Staff: 1621 physicians, nurses, residents, allied health, pharmacy, mental health, admin and other
Patients: all who died in 6 year period; and subset all who died in 12 month pre and 12 month post-intervention.
Type: Site visits, staff education, decision support tool (CCOS), follow-up consultations during 4 month training period
Control: Retrospective chart audit
Primary: % with: Opioid order, DNR order, Location death; Nasogentric tube,
IV line infusing, Restraints
Secondary: Antipsychotic (order, given)
Opioid given, Death rattle medication
Benzodiazepine (order, given),
PC consult, Pastoral visit, Advance directive, Sublingual admin
Follow-up: 12 month-post intervention
Improved orders for opioid, antipsychotic medication, benzodiazepines, death rattle medication, and advance directives.
Intervention effects were modest but statistically significant.
Cugliari et al. 1995 [20]
USA
CCT
Sample: 419
Setting: 2 hospitals
Diagnostic group: mixed
Mean age: 53 (SD=16.6)
Inclusion criteria: >18 years, planned admission
Exclusion criteria: emergency, obstetrics, psychiatric admission, insufficient English
Type: Written information + 18 min videotape of interviews with adults about experience with advance care planning; and instructions on completing ADs.
Control: Written information (usual care) on law on advance directives and health care proxy.
Recall of information
Attitudes about ADs and decision to complete proxy
No difference between the groups in recall, understanding of proxy form, completion of form, or perceived importance of ADs.
No difference in intention to complete form later.
El-Jawhari et al. 2010 [21]
USA
RCT
Sample: 150
Setting: Inpatient internal medicine in two hospitals
Diagnostic group: Mixed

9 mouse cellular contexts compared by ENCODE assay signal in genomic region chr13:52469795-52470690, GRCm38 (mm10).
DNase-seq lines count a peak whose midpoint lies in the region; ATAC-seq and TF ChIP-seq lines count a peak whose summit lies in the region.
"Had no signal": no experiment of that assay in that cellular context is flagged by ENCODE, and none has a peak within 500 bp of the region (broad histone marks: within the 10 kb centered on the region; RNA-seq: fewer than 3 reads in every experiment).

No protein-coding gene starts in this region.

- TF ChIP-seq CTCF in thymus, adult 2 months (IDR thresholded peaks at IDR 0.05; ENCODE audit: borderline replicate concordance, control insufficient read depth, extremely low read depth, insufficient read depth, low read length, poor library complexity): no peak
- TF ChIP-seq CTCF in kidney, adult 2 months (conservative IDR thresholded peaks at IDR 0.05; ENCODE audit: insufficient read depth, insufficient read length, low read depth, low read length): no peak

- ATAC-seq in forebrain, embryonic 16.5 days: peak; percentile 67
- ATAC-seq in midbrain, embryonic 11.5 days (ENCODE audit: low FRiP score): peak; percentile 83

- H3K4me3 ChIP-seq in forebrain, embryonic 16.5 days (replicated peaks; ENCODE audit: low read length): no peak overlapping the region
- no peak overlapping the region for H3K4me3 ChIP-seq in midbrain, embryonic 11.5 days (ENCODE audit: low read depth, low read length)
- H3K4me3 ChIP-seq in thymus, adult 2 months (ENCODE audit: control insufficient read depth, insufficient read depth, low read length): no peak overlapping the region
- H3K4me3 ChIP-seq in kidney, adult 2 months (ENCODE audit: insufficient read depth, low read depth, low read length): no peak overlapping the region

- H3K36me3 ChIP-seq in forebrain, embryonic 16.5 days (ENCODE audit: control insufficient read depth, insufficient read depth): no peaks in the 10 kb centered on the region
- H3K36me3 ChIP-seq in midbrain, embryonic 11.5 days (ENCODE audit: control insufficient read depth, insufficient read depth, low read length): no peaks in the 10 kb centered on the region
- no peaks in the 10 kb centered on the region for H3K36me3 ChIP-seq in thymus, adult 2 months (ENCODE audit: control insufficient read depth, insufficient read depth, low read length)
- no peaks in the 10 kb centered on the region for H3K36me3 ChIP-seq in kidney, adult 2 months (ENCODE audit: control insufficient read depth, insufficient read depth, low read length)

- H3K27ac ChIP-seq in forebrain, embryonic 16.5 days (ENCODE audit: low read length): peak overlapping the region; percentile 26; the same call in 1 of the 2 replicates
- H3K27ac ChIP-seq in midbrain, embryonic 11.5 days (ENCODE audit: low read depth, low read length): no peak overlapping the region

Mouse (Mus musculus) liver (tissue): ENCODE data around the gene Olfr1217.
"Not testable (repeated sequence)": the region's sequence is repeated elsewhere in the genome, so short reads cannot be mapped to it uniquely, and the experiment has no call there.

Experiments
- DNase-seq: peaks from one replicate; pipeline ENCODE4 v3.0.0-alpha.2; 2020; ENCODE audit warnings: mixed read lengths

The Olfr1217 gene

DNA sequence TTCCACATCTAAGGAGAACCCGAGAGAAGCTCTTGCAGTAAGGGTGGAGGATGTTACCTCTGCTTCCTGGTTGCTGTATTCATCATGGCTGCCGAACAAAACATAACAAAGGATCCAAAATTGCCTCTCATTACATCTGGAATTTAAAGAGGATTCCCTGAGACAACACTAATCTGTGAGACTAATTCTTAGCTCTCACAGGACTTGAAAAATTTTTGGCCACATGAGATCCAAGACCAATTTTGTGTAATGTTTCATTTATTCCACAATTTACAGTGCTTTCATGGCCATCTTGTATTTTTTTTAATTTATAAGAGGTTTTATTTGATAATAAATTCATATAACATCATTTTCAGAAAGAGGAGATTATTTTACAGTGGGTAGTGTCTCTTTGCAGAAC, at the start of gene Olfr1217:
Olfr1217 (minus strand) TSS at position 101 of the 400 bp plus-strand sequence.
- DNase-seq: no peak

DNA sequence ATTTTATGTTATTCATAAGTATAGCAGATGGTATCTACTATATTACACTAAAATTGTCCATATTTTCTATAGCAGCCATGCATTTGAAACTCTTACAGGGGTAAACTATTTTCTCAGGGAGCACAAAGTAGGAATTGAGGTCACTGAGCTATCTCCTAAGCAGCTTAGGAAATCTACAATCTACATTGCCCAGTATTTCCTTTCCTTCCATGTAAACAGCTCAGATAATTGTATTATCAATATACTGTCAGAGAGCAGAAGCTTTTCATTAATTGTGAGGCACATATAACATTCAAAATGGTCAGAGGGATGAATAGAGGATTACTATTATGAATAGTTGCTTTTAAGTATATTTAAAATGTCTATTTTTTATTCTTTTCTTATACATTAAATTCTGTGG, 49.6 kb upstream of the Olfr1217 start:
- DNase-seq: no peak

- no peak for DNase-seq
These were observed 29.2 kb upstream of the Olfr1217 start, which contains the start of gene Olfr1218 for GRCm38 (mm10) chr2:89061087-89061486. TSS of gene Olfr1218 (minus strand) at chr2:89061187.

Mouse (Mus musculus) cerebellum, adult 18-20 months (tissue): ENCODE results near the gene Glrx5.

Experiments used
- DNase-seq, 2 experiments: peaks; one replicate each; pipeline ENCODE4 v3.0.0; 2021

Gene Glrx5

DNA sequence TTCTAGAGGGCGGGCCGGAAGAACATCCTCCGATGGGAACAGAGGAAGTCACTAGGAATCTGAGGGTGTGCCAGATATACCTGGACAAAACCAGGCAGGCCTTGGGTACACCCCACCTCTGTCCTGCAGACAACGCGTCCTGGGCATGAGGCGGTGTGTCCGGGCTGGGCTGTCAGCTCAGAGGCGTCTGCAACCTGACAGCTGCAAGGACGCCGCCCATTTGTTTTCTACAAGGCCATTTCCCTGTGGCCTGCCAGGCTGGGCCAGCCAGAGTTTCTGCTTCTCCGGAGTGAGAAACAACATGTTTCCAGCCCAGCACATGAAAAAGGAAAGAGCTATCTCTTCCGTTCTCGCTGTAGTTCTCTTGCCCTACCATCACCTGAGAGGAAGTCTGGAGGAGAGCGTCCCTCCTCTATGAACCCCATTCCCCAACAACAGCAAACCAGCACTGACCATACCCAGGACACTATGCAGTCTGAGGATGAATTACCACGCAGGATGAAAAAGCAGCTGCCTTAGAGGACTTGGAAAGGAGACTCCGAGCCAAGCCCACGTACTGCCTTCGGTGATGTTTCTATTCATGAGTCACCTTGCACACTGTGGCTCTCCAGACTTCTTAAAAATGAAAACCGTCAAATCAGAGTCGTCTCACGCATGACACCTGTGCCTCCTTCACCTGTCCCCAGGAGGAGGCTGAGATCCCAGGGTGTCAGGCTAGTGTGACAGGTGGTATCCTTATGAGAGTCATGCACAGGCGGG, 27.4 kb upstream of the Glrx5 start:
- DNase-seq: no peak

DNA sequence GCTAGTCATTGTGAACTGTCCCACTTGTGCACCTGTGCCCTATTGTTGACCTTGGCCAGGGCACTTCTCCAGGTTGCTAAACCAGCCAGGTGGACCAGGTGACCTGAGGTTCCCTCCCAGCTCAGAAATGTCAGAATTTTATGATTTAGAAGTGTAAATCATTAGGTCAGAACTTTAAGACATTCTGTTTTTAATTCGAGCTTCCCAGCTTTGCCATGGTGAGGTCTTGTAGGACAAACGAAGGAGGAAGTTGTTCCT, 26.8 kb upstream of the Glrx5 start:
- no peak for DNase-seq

Mean age: 76 (SD=13)
Inclusion criteria: >60 years, ability to provide consent; communicate in English; advanced cancer, heart failure, COPD, other advanced illness or prognosis <12 months.
Type: 3 minute video on CPR and intubation
Preferences for CPR and intubation communicated to 1+ physician
Control: Asked for CPR and intubation preferences only
Primary: CPR and intubation preferences
Secondary: CPR/intubation orders, documented discussions with providers, patient knowledge CPR/intubation
Follow-up: Post-video
Intervention patients more likely not to want CPR and intubation; have documented orders for CPR and intubation; documented discussions of preferences; and higher mean knowledge scores
Grimaldo et al. 2001 [22]
USA
RCT
Sample: 185
Setting: Pre-operative evaluation clinic
Diagnostic group: scheduled for elective surgery
Median age: 73.3
Inclusion criteria: English speaking; ≥65 years old; scheduled for elective surgery or overnight stay
Type: Usual care + 5–10 minute anaesthetist led information session focusing on the importance of patient-proxy communication about EoL care. Asked if had an AD and offered DPOA paperwork.